Latin America’s Big Opportunity
from Latin America Studies Program and The Western Hemisphere and the Global World

Latin America’s Big Opportunity

An aerial view of the brine pools and processing areas of the Soquimich lithium mine on the Atacama salt flat, the largest lithium deposit currently in production, in the Atacama desert of northern Chile.
An aerial view of the brine pools and processing areas of the Soquimich lithium mine on the Atacama salt flat, the largest lithium deposit currently in production, in the Atacama desert of northern Chile. Ivan Alvarado/Reuters

Over the last three decades, economic growth in Central Europe, East and Central Asia, Southeast Asia, and Sub-Saharan Africa has outpaced growth in Latin America, where most economies have actually become less sophisticated and diversified. But now, current global trends are creating an opportunity for a long-delayed takeoff.

Originally published at Project Syndicate

June 12, 2024 9:43 am (EST)

An aerial view of the brine pools and processing areas of the Soquimich lithium mine on the Atacama salt flat, the largest lithium deposit currently in production, in the Atacama desert of northern Chile.
An aerial view of the brine pools and processing areas of the Soquimich lithium mine on the Atacama salt flat, the largest lithium deposit currently in production, in the Atacama desert of northern Chile. Ivan Alvarado/Reuters
Article
Current political and economic issues succinctly explained.

Latin America has long languished on the margins of globalization, its economic path marked by slow growth, inequality, and market concentration. Yet current geopolitical and commercial trends present an opportunity for faster, more inclusive growth, economic diversification, and technology-driven prosperity. After all, Latin America has much to offer a world that is both fragmenting and pursuing greener growth models. Moreover, its economic success would bolster the case for democracy around the world.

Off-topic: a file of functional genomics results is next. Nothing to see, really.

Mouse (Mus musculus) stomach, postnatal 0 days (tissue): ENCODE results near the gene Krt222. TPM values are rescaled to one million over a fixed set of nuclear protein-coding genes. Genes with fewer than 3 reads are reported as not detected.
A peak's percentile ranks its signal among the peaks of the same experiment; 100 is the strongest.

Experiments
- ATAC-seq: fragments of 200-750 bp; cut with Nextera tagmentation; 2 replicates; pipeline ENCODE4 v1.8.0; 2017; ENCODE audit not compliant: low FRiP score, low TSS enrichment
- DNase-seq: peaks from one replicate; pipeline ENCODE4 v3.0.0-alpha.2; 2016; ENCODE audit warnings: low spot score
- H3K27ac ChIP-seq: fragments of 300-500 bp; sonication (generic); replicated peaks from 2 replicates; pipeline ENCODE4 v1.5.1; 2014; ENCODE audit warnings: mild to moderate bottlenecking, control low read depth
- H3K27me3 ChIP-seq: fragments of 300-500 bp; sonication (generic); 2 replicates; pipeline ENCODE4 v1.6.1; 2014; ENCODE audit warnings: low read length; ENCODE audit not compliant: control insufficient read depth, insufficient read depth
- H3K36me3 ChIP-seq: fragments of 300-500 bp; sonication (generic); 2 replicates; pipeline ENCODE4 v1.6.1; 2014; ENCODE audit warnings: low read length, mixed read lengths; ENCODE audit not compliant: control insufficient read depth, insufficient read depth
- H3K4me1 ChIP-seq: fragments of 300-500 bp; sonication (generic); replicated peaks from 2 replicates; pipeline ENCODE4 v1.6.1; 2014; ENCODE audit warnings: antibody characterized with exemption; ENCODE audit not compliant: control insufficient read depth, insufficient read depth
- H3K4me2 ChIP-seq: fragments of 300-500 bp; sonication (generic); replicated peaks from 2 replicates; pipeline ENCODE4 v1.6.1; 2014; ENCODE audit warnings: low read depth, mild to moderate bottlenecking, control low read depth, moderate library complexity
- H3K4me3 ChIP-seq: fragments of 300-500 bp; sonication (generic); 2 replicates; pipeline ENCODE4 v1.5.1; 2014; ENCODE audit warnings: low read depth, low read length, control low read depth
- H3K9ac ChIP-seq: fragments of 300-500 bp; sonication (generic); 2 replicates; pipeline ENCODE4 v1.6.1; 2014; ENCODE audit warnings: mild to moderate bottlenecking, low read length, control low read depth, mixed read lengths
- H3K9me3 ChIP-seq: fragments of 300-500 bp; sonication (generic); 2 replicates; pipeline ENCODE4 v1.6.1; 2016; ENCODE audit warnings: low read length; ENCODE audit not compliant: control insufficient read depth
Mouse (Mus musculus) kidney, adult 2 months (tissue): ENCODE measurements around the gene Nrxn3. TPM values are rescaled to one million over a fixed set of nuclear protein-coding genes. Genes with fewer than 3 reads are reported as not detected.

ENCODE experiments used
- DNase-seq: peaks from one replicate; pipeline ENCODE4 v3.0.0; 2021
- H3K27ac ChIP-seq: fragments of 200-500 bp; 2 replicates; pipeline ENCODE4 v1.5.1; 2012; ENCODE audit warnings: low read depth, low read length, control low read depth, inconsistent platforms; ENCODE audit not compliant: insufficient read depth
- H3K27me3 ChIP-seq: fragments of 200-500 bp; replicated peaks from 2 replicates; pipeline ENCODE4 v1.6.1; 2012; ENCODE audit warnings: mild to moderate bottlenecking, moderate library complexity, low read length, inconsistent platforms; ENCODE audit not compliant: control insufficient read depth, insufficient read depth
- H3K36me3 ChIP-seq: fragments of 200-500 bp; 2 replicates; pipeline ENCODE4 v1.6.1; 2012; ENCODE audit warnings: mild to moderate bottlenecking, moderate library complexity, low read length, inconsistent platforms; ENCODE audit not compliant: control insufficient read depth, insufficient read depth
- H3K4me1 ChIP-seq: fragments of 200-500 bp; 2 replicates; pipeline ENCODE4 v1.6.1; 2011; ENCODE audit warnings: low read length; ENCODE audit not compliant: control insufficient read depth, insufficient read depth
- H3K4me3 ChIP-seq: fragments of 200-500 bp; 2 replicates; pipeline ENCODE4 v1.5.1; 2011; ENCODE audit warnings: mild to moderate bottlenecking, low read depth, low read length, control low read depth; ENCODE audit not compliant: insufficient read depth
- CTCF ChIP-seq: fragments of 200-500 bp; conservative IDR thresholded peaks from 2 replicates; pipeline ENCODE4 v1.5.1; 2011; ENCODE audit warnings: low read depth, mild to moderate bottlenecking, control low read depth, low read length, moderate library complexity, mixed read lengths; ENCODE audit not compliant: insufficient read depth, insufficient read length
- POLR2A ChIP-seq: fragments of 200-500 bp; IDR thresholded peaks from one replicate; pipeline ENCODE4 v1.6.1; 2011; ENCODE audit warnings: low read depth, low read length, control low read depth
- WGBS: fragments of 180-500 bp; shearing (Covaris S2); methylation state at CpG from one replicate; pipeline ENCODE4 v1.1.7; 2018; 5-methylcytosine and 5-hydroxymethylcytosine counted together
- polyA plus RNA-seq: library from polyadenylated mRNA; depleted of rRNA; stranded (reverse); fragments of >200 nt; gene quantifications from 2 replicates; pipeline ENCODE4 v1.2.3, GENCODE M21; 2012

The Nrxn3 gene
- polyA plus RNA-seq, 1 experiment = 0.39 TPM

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Over the last three decades, average economic growth in Central Europe, East and Central Asia, Southeast Asia, and Sub-Saharan Africa has outpaced growth in Latin America, where most economies have actually become less sophisticated and diversified. While Asia became the world’s workshop, producing half of the world’s manufactured goods, Latin America was left exporting raw commodities and importing final products. And as its own manufacturing sectors were hollowed out, it had even fewer opportunities to acquire and deploy new technologies, to learn by doing, or to broaden and upgrade its skills base.

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Renewing America

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Latin American policymakers’ own choices held their economies back. Governments spent too much on “white elephant” infrastructure projects (whose costs outweigh their benefits), and on backstopping inefficient state-controlled energy and commodity producers. They spent too little on roads, rails, ports, and airport connections between their cities, their countries, and the rest of the world. They collected too little in taxes to provide high-quality health care and education. And they spent too little on police, courts, and prison systems to ensure security and the rule of law, thus undercutting the dynamism that they could have achieved.

Moreover, Latin American governments did very little to tie themselves together commercially, thus squandering an opportunity to achieve the economies of scale and specialization that enable technological advances and global competitiveness. That failure made it even more difficult to compete with regionally linked Asian economies and other emerging markets catering to global consumers.

LATAM-SHORING

Yet now, climate change, energy concerns, national-security preoccupations, and geopolitical strategies are shifting commercial calculations. In many sectors, politics and industrial policies are weighing on business decisions as much as, or even more than, traditional market forces, and that has opened up new paths to profits. While shifting supply chains and commercial relations are not good news for everyone, they could be for Latin America.

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Latin American countries already lead much of the world in the pursuit of greener, more sustainable energy systems and economic models. Around one-third of the region’s energy comes from clean sources, which is far above the 20% global average, and 60% of its electricity already comes from renewables. Its abundant solar, wind, and geothermal power sources are ideal for companies and industries seeking to fulfill climate pledges or to tap into new clean fuels such as green hydrogen.